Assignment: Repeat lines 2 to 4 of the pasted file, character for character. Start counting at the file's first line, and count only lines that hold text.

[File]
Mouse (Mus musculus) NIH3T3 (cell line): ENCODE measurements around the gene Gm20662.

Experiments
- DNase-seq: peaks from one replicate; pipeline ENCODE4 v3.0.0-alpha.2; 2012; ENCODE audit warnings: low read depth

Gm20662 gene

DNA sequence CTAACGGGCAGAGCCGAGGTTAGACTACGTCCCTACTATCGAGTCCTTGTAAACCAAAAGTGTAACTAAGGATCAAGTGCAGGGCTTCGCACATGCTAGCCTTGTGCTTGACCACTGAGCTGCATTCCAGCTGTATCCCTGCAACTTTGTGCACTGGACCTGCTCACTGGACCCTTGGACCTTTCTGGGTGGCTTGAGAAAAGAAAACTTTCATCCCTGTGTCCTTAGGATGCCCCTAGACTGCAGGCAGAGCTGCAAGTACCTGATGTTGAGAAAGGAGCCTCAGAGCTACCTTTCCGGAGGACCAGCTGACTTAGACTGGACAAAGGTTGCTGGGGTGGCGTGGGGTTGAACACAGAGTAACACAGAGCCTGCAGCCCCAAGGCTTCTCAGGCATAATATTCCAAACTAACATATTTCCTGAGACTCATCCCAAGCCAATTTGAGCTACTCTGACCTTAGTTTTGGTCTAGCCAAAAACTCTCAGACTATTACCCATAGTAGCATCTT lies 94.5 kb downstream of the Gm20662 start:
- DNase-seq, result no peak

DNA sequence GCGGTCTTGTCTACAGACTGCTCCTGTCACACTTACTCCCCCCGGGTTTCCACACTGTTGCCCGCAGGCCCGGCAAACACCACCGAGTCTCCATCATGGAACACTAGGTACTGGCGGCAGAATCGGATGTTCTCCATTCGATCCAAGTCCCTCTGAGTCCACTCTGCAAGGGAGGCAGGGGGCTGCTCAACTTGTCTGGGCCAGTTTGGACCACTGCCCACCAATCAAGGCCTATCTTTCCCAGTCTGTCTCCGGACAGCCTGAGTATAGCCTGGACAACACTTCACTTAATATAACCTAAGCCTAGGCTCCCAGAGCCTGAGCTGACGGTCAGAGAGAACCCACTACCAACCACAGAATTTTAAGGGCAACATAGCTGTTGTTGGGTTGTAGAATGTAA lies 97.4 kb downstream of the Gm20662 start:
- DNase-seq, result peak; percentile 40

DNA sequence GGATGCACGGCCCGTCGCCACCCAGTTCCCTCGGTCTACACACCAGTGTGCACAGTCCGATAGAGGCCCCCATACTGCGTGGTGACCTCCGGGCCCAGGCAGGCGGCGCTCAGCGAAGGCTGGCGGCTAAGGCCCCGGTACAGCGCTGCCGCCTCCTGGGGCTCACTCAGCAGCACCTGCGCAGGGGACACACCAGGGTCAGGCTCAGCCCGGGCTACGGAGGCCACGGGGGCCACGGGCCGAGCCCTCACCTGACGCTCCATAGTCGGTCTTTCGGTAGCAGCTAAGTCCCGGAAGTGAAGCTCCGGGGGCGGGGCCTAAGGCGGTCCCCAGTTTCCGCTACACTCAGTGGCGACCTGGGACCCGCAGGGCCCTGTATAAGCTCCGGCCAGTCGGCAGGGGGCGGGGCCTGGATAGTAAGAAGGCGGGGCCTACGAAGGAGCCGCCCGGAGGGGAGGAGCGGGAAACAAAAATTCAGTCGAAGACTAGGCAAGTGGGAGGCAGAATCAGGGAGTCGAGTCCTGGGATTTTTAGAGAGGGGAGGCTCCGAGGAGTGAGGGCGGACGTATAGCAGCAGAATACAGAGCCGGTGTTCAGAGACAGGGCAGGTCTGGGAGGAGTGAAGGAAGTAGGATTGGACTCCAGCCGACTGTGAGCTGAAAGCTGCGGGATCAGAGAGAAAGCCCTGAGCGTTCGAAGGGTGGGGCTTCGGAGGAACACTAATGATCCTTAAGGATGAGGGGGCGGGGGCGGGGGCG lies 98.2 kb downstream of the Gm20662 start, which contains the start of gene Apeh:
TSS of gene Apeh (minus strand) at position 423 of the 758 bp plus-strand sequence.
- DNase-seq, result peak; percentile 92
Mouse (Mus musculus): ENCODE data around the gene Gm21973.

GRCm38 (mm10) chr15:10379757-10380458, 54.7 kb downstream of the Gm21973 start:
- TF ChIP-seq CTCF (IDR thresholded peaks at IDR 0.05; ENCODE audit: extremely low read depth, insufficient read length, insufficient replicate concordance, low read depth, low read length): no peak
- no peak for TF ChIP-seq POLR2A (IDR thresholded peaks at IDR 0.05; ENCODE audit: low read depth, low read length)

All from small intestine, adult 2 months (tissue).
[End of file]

Experiments
- DNase-seq: peaks from one replicate; pipeline ENCODE4 v3.0.0-alpha.2; 2012; ENCODE audit warnings: low read depth

Gm20662 gene